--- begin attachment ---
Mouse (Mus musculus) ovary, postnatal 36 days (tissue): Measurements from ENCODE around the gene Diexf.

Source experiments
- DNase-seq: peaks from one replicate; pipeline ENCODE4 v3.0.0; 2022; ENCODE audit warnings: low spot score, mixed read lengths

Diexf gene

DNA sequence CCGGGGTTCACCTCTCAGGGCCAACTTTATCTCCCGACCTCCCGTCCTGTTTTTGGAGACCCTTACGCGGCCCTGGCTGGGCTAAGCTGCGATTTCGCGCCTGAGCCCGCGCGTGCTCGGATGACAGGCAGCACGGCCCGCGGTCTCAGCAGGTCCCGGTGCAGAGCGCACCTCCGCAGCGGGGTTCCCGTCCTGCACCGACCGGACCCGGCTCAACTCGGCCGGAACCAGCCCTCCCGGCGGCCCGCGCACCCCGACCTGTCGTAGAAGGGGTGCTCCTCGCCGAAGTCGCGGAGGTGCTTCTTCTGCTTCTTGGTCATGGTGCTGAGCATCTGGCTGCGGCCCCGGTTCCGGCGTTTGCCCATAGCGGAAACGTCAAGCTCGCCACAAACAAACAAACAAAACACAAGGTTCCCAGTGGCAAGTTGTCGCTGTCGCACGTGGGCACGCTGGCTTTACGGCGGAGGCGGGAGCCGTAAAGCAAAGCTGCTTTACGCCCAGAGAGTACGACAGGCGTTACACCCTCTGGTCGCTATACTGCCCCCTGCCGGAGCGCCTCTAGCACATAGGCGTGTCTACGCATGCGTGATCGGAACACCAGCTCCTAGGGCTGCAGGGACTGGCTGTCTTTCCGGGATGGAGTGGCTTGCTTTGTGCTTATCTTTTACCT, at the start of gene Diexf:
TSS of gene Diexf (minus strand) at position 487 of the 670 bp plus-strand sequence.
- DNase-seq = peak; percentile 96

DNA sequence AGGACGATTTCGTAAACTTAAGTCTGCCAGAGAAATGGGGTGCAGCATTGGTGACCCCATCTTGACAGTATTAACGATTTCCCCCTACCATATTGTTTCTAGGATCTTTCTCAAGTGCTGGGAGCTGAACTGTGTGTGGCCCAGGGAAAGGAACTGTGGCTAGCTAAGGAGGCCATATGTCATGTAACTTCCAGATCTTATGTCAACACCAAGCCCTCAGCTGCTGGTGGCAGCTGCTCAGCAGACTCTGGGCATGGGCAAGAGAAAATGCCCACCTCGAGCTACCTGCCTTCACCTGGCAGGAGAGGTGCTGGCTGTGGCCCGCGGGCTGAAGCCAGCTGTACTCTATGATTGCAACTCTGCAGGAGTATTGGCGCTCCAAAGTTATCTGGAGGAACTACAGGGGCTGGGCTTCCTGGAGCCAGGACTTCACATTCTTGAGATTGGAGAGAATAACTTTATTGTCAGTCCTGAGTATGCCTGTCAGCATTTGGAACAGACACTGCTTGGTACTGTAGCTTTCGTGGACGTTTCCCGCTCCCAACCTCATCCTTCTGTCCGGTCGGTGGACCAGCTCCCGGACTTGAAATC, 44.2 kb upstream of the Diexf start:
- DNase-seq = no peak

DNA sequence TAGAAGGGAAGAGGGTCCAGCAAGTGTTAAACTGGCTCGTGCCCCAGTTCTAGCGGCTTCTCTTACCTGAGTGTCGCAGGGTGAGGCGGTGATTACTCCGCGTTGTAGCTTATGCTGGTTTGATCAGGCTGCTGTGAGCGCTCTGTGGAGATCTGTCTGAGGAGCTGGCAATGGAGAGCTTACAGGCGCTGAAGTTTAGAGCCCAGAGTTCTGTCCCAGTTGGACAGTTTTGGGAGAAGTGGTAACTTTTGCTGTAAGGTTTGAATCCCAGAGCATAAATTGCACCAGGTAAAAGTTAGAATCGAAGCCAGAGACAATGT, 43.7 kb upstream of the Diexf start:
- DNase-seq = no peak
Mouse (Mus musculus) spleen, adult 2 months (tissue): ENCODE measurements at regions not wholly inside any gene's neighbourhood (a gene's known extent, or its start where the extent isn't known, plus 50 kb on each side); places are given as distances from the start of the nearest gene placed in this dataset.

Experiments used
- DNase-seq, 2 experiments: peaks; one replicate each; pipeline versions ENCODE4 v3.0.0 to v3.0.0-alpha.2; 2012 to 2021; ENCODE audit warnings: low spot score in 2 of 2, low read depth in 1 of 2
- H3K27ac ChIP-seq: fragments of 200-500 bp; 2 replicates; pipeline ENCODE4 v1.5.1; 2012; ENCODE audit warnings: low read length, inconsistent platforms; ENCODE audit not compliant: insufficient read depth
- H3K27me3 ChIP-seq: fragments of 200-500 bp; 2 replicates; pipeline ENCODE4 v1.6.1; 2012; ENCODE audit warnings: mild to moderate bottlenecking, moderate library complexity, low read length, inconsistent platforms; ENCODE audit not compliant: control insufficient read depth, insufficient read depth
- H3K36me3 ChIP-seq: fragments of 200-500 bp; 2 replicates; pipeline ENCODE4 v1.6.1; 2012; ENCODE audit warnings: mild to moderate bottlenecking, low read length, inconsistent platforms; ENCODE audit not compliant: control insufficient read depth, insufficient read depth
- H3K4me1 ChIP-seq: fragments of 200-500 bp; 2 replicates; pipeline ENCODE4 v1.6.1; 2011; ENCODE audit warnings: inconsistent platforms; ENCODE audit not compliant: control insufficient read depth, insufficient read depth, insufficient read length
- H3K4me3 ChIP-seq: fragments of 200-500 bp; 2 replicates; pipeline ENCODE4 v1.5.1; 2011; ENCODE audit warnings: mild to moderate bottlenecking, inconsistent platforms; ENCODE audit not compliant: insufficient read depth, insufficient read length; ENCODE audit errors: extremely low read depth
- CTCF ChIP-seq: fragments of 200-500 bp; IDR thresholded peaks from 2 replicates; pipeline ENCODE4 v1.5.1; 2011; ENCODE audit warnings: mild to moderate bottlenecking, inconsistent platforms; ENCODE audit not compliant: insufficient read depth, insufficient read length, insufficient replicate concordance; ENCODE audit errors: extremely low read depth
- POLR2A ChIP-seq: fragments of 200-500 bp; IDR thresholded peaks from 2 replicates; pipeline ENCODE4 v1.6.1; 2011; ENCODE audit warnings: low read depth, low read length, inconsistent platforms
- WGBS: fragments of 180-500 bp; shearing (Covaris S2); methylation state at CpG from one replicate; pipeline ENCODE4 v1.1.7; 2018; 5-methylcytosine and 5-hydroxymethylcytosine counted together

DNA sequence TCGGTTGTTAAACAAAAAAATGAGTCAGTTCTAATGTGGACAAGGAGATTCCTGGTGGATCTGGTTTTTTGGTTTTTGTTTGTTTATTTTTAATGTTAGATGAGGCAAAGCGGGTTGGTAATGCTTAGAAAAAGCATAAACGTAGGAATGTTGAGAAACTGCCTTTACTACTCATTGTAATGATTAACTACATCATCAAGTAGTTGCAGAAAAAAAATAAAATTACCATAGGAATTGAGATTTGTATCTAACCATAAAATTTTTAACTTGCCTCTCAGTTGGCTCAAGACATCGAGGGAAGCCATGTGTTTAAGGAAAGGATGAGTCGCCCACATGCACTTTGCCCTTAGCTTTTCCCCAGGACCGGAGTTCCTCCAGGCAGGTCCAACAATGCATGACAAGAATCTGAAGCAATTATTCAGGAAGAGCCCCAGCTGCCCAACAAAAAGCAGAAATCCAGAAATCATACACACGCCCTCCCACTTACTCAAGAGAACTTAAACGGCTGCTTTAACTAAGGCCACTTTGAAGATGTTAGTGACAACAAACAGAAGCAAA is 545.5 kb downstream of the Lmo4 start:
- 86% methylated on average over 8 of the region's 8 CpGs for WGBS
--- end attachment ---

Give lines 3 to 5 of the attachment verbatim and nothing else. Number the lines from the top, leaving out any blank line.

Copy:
- DNase-seq: peaks from one replicate; pipeline ENCODE4 v3.0.0; 2022; ENCODE audit warnings: low spot score, mixed read lengths

Diexf gene

DNA sequence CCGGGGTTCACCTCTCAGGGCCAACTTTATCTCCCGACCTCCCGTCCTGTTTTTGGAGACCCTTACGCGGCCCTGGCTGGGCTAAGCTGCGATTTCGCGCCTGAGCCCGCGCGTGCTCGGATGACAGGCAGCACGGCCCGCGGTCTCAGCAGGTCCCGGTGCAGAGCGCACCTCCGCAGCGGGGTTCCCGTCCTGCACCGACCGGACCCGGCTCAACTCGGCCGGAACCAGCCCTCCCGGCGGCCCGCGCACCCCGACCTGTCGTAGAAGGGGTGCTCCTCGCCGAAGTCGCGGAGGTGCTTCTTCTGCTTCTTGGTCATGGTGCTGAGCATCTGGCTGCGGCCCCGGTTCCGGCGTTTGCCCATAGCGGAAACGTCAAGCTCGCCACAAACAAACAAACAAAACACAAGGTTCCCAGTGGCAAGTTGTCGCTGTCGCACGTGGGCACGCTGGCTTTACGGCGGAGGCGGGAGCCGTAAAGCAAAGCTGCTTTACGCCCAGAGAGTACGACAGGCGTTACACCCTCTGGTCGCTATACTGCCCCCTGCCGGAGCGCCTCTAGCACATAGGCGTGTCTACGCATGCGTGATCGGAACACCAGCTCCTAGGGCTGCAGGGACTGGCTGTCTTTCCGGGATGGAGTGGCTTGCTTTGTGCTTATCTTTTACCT, at the start of gene Diexf: